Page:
There's another change that's interesting in this connection. I have been going to Objectivist conferences, as a student between 1983 and ’88, and from ’93 onward as faculty, and there’s a big difference in the attitude of students who are thinking of going into philosophy or into academia generally. In the 80's there would be meetings at the conferences for people interested in the study of philosophy or allied fields as a career, and these meetings were depressing. People would ask “What do we do to survive? How can we get our Ph.D.s without our teachers discovering our Objectivism?” and so on. The focus and tone was almost exclusively on the negatives—in effect, “I am about to go through horrible surgery, what can I do to feel the least pain possible?” Whereas now, especially in the last few years, if you’re a student planning an academic career, it’s more exciting and there’s more reason to be optimistic. Further, there’s the Ayn Rand Institute, giving a lot of support and advice. I think this is very exciting.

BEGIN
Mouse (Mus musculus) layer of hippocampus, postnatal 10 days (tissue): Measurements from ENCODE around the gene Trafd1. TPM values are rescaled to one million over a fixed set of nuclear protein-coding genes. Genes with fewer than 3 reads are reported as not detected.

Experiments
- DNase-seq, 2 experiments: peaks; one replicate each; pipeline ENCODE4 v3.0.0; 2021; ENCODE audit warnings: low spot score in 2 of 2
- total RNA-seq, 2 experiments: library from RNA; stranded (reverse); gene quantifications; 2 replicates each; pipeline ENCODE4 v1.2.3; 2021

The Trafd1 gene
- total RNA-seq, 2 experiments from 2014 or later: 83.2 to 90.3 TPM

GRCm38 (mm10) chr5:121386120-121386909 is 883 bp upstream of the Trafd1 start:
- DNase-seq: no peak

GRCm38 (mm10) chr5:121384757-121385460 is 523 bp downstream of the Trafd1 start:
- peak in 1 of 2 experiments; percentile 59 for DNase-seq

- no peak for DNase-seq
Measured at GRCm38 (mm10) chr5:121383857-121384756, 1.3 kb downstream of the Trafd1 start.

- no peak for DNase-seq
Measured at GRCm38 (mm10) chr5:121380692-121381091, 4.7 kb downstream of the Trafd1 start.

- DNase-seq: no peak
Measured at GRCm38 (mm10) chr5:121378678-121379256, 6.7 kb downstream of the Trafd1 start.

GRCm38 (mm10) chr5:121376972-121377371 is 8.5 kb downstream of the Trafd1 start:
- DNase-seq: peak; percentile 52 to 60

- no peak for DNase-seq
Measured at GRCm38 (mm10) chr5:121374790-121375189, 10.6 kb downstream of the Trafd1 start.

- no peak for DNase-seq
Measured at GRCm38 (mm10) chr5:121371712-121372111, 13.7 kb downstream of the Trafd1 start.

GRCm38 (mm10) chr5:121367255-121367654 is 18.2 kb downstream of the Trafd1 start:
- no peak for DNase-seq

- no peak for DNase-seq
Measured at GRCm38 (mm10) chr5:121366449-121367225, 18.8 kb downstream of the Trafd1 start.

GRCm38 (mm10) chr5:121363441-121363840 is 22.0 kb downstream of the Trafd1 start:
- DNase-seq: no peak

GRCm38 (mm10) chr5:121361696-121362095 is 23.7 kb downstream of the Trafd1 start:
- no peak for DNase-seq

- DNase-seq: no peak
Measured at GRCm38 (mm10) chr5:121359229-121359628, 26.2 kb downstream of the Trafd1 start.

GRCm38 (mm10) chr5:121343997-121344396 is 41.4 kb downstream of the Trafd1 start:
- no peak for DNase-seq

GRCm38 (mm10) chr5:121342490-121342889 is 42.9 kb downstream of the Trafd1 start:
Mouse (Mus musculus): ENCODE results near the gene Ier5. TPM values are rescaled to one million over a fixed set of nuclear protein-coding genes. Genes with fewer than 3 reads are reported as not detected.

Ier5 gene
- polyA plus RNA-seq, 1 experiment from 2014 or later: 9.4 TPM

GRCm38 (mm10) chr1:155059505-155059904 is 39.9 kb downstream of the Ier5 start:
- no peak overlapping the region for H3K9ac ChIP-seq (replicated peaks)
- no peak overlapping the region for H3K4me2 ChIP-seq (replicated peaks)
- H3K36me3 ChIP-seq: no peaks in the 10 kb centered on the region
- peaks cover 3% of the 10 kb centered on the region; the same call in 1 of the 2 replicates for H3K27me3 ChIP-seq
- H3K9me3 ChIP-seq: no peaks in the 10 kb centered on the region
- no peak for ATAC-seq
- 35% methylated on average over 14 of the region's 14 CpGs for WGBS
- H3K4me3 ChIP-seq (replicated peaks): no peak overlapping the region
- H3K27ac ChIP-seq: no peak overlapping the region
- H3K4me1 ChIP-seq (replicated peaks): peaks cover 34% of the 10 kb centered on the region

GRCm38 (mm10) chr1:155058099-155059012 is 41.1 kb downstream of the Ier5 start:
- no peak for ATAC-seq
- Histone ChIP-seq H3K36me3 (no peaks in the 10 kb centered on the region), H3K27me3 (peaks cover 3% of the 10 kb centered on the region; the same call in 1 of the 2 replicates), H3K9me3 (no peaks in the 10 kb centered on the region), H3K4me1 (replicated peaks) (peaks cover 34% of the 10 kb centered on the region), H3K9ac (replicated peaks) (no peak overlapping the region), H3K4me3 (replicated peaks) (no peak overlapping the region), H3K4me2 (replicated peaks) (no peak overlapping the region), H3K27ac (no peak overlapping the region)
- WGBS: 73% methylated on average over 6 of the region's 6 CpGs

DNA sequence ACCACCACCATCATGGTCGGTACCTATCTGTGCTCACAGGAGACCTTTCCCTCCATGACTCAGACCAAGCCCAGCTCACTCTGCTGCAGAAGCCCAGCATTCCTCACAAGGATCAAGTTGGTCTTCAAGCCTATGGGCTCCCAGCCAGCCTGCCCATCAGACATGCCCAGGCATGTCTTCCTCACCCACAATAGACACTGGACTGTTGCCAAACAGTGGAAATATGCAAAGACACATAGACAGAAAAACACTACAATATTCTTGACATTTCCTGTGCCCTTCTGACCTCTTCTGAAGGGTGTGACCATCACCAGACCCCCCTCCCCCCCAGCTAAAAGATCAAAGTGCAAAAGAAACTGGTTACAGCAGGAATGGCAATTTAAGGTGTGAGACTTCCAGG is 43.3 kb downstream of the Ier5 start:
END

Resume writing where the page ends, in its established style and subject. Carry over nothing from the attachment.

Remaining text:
IMPACT: What would you say is the basic source of these changes?
RM: One cause is what I just indicated: the Ayn Rand Institute, and the work it does, not simply in supporting students, but their many other projects which help to spread Ayn Rand’s ideas. Another factor is simply that Ayn Rand is so much a part of the culture. It’s not that she’s exerting a major influence on the culture at present; I’m not saying the dawn of a new age, based on her ideas, has arrived. But she is a cultural icon. And academics (perhaps reluctantly) seem to be recognizing this fact, however much they might not want to. To give one example, you find her works anthologized, in textbooks, all the time—I think much more than you would have ten years ago. Finally, I think the Ayn Rand Society—which holds regular sessions at the annual meetings of the American Philosophical Association—is having a positive effect on her visibility among academic philosophers.